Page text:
Danielle Beurteaux

Srinivas Janaswamy

Photo courtesy of Srinivas Janaswamy

Srinivas Janaswamy

Photo courtesy of Srinivas Janaswamy

Plastic waste is found everywhere from the Arctic to our blood systems, and it’s not going anywhere anytime soon. That’s because, depending on the plastic, it takes hundreds of years for it to break down—some estimates say 1,000 years. “During the process, a lot of damage is being done to the environment,” says Srinivas Janaswamy, associate professor of dairy and food science at South Dakota State University.

Janaswamy’s background in physics and his research into three-dimensional structures of carbohydrates and starch triggered his interest in finding a material to replace packaging plastics. The idea behind Janaswamy’s current approach traces back to 2016 when he made films from cellulose powder with a collaborator at the U.S. Department of Agriculture (USDA) who was working on cellulose extraction.

He’s now leading a team of researchers that recently received a $480,000 USDA grant. They’re hoping to solve two problems with one product by creating a strong, sustainable, and flexible packaging film that biodegrades quickly and is made from agricultural biomass.

Film From Cellulose

The agricultural products (biomass) they’re using are usually left on the field after harvest or used as animal feed; others are native grasses. Those include corn stover, wheat straw, oat straw, soybean biomass, switchgrass, and prairie cordgrass.

The researchers grind the biomass into a powder, extract the cellulose, and then solubilize it using an organic salt like zinc chloride. The solution is strengthened by calcium chloride. What they get is a transparent film.

In the laboratory, they get about one pound of cellulose out of three pounds of biomass. The yield varies depending on the kind of biomass used because each contains different amounts of cellulose, Janaswamy notes. This means the final film will be slightly different depending on the biomass used. In commercial production, he anticipates that the ratio could change as well.

"If we could use a fraction of [the bio-mass] and extract the cellulose, I believe that would help us to address this plastic problem."

- Srinivas Janaswamy

The researchers are working on assessing the base materials’ differences. “The goal here is first to understand how the corn stover is going to be different from the soy or wheat or switchgrass or prairie grass because the cellulose fraction is different,” he says.

While Janaswamy and his team are certainly not the only ones working on sustainable packaging, the researcher says that this project differs from others because the agricultural biomass itself is a very environmentally sustainable source of cellulose. Other sources, like trees, also contain cellulose but are better used to store carbon, he explains.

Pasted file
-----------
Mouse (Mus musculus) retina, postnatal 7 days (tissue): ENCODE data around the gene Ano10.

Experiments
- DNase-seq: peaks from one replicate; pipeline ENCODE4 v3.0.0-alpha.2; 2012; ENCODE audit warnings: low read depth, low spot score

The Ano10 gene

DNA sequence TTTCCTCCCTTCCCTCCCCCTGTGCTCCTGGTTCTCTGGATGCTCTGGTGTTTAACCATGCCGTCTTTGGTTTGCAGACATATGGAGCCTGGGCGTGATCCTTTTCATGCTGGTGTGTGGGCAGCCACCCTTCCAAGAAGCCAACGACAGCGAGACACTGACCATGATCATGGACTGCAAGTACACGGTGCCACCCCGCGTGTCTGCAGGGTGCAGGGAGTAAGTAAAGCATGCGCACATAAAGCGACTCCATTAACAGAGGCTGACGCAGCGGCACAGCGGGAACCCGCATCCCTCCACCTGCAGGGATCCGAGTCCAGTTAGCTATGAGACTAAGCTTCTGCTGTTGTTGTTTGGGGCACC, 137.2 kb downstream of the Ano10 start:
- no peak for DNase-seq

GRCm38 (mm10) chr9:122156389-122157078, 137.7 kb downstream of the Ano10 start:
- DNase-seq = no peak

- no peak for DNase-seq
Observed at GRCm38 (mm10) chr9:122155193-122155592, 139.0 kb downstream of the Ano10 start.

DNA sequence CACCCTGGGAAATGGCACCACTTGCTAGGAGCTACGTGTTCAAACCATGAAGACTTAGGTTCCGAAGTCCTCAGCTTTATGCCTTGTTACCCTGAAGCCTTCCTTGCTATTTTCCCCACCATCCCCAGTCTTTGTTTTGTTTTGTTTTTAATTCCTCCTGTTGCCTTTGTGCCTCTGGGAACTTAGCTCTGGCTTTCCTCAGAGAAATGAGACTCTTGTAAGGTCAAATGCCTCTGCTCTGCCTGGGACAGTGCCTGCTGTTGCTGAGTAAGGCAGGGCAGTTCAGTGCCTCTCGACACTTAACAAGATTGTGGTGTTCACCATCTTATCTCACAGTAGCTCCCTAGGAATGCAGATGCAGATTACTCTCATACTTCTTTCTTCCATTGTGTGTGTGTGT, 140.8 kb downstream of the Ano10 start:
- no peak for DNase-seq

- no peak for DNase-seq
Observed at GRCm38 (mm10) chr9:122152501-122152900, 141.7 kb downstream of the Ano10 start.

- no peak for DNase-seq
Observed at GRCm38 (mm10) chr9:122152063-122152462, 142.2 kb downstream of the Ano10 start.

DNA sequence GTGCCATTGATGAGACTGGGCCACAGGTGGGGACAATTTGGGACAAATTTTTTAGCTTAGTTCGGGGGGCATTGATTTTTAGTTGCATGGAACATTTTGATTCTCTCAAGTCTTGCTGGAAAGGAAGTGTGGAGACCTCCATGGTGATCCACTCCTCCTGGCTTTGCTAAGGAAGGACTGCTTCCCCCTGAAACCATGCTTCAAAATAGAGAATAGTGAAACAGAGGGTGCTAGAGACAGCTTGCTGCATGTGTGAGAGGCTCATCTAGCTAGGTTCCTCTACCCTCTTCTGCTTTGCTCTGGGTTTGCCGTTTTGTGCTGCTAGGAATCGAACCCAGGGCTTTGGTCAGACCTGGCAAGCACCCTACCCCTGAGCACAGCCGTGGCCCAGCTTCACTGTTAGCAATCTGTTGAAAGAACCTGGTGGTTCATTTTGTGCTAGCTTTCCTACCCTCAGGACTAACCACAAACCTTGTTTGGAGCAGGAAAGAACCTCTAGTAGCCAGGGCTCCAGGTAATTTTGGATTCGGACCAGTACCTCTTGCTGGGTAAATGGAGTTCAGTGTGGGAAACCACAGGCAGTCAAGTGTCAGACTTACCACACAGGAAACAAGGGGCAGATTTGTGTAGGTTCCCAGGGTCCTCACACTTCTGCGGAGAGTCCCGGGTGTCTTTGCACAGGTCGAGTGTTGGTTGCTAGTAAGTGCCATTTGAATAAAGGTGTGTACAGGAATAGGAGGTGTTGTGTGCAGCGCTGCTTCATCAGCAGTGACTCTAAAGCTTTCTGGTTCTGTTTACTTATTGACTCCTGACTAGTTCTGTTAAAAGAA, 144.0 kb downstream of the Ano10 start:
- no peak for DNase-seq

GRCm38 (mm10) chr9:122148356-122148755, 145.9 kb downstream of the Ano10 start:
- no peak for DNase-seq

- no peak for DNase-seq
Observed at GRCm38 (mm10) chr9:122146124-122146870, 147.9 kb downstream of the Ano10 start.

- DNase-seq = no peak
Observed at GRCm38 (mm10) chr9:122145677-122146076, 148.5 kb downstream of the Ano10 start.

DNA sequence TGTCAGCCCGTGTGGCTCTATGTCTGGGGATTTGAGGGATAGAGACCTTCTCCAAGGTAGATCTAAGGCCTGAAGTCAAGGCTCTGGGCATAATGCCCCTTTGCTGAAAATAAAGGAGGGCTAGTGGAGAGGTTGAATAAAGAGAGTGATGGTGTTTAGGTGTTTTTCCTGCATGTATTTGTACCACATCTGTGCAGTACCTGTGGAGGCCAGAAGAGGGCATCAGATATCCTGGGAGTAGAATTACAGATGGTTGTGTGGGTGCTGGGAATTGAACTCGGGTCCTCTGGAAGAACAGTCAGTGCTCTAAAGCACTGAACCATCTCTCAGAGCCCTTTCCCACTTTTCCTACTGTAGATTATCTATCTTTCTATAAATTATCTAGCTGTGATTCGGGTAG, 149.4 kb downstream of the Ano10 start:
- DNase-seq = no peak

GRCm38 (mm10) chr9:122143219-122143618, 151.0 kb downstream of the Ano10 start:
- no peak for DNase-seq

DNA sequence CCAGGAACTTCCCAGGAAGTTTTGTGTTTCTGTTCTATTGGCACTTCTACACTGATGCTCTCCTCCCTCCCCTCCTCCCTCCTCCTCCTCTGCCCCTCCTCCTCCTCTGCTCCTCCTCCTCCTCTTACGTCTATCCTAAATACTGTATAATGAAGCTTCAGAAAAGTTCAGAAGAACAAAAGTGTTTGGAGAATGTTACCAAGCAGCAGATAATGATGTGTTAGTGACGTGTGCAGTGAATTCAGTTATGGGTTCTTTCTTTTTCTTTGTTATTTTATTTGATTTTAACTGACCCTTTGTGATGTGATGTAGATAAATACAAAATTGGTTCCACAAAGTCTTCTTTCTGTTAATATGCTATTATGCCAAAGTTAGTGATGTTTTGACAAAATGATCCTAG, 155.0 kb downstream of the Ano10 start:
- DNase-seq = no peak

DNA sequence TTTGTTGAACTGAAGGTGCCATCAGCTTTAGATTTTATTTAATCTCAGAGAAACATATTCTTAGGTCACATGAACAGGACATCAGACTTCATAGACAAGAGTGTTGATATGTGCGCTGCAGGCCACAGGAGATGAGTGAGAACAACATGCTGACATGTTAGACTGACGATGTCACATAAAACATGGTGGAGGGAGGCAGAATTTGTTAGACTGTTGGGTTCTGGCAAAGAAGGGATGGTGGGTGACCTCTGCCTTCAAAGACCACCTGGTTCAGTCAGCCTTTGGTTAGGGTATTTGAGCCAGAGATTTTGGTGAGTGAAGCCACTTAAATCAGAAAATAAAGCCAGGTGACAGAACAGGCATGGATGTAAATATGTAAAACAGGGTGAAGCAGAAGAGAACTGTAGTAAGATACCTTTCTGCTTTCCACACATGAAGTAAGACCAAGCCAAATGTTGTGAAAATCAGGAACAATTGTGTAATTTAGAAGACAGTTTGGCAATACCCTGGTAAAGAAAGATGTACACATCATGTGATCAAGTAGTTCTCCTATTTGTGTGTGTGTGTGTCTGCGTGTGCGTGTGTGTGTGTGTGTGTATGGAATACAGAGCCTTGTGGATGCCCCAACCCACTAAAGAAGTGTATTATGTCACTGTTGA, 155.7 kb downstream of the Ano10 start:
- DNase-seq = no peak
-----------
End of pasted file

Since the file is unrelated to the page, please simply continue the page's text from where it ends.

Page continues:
“Every year, we produce lots and lots of biomass, and that’s left in the field. That improves the soil health, and also, we use it as a cattle feed,” says Janaswamy, noting that both uses are important. “But if we could use a fraction of [the biomass] and extract the cellulose, I believe that would help us to address this plastic problem.”

Benefits for Farmers

This research is a sound idea that could offer the additional benefit of providing a reliable source of supplementary income for farmers, says Kasiviswanathan Muthukumarappan, distinguished professor in South Dakota State University’s Agricultural and Biosystems Engineering Department, who is not involved with this research. “It will be a very good value-added revenue for the farmers if this project becomes more practical commercially,” he says.

While Janaswamy is happy with the film the team has developed, the researchers continue to work on making it stronger and more flexible. Janaswamy is also striving to retain some of the biomass’s other biopolymers, like lignin and hemicellulose. “That would further enhance the strength of the films that we make,” he says.

Janaswamy sees the potential for this process to be scaled to industrial levels for commercial production. Industry is looking for sustainable packaging, he says, so his team is conducting a life cycle assessment and economic analysis of their waste-to-film process to better understand the project’s commercial viability.

“Most importantly, I sincerely believe this solves a lot of problems that we are facing at this moment,” he says. “Hopefully, the plastic pollution will be addressed, but it will take time because we’ve already done a lot of harm to the environment.”

About the Author

Danielle Beurteaux is a journalist who writes about science, technology, and food (@daniellebeurt and linkedin.com/in/daniellebeurteaux).

Vital Statistics

Credentials: PhD, Crystallography, Indian Institute of Technology; MS, Physics and Education, Regional College of Education (NCERT); BS, Physics, Mathematics, and Electronics, Nagarjuna University

Recognition: 2022 David Fee Memorial Lecture Award at South Dakota State University

LinkedIn: linkedin.com/in/janaswamy/